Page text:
A day after 19 Palestinians were killed in, or while fleeing, their homes at dawn in Beit Hanoun, in northern Gaza, by Israel shelling, the Israeli Defense Forces (IDF) issued a statement about the attack in Beit Hanoun, in northern Gaza, saying that: “All the evidence of the inquiry indicate that the Palestinian civilian casualties were caused by IDF artillery, and that the primary cause of the incident was a technical failure in the ‘Shilem’ System, which directs artillery fire. In light of the inquiry results, the Chief of Staff had instructed to halt all artillery fire aimed at the Gaza Strip until further technical, professional, and operational inquiries are completed“.

Some of the wounded Palestinians are being treated in Israeli hospitals.

The IDF statement added that: “The Chief of Staff expressed his regret for the civilian casualties as a result of the technical failure”

IDF Forces reportedly had pulled out of Beit Hanoun in northern Gaza before the attack that hit a row of houses.

A statement was issued on in Geneva by the UN Human Rights Council’s Special Rapporteur on the situation of human rights in the occupied Palestinian territory, John Dugard, saying that: “On 25 June 2006 Israel embarked on a military operation in Gaza that has resulted in over 300 deaths, including many civilians; over a thousand injuries; large-scale devastation of public facilities and private homes; the destruction of agricultural lands; the disruption of hospitals, clinics and schools; the denial of access to adequate electricity, water and food; and the occupation and imprisonment of the people of Gaza. This brutal collective punishment of a people, not a government, has passed largely unnoticed by the international community. The Quartet, comprising the United Nations, the European Union, the United States and the Russian Federation, has done little to halt Israel’s attacks. Worse still, the Security Council has failed to adopt any resolution on the subject or attempt to restore peace to the region. The time has come for urgent action on the part of the Security Council. Failure to act at this time will seriously damage the reputation of the Security Council.”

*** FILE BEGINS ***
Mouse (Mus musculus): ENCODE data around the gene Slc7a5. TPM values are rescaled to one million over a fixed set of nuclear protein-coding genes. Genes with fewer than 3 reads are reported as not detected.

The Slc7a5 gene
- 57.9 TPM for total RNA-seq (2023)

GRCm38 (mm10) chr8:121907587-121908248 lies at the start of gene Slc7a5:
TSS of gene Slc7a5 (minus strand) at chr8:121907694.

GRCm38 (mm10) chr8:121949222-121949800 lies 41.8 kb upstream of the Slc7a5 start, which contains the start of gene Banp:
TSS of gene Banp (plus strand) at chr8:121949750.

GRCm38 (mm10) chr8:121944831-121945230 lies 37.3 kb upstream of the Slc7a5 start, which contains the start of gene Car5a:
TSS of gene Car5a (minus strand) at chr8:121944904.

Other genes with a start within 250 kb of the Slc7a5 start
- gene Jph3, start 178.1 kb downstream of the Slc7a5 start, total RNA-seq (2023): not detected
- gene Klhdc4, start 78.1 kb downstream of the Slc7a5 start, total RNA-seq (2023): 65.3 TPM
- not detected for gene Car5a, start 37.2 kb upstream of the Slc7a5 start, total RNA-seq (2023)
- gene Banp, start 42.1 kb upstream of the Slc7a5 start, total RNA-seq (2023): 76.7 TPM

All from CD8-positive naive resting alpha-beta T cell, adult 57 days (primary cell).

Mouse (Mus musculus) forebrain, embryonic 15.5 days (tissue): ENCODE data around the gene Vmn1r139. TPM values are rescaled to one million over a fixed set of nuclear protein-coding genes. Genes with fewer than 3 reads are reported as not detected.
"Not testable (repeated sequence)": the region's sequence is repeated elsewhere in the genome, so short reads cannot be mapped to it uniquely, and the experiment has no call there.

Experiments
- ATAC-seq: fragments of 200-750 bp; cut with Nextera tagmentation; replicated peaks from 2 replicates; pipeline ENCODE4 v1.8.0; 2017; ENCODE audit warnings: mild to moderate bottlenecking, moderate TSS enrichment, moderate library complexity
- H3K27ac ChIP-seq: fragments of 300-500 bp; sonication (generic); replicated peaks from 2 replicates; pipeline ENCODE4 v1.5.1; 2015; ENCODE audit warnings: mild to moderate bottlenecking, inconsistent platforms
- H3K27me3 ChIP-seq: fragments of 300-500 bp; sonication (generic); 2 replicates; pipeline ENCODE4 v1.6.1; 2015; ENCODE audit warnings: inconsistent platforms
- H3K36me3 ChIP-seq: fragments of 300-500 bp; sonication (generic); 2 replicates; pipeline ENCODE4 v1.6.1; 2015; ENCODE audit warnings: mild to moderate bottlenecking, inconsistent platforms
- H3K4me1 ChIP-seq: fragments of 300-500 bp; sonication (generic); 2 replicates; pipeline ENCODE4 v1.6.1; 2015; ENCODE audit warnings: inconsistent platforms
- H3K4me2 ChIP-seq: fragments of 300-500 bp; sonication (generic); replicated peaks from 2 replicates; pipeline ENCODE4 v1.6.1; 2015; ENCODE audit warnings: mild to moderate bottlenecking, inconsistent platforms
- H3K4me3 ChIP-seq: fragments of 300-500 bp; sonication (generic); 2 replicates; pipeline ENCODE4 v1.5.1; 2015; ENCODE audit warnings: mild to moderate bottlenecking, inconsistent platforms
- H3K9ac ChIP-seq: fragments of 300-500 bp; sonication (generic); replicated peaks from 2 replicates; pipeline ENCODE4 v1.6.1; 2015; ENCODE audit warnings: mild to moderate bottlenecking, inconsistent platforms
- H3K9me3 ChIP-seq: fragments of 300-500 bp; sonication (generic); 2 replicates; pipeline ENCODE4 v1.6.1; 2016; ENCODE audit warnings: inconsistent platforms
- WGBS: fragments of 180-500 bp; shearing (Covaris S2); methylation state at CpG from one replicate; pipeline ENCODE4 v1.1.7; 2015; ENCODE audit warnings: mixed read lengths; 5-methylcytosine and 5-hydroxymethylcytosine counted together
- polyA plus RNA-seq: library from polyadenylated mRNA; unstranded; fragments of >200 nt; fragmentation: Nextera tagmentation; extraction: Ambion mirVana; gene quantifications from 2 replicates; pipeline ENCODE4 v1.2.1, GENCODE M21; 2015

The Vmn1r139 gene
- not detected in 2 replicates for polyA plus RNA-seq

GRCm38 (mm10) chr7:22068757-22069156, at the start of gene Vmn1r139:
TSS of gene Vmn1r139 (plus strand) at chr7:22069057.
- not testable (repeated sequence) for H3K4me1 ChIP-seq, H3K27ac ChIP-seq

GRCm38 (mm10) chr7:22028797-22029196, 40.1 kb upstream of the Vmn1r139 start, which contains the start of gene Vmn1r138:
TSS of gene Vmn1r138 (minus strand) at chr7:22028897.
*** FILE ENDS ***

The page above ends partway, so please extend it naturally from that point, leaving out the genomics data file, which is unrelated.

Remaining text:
The United States later vetoed a proposed Security Council resolution condemning the attack on Beit Hanoun.

It also voted against a related resolution in the United Nations General Assembly on 17 November, which passed by 156 votes — despite other negative votes also cast by Israel, Canada, Ivory Coast, and several Pacific island-states. This resolution asked the Secretary-General to send a fact-finding mission to Beit Hanoun and to report back within 30 days on the circumstances surrounding Israel’s shelling of the town. It also asked the Quartet (the United States, Russian Federation, European Union and United Nations) to look into taking steps to stabilize the situation.

Earlier, the UN Human Rights Council in Geneva had voted to call for a UN investigation into the Israeli shelling of Beit Hanoun. UN Human Rights Commissioner Louise Arbour then made a five-day visit to Israel and the occupied Palestinian territory, including Gaza Strip. At the conclusion of her trip on 23 November, the High Commissioner said that civilians on both sides expressed a feeling of abandonment by the international community. Ms. Arbour urged that discussion of the crisis between Israelis and Palestinians, as well as action to address it, should take place within the context of international human rights law.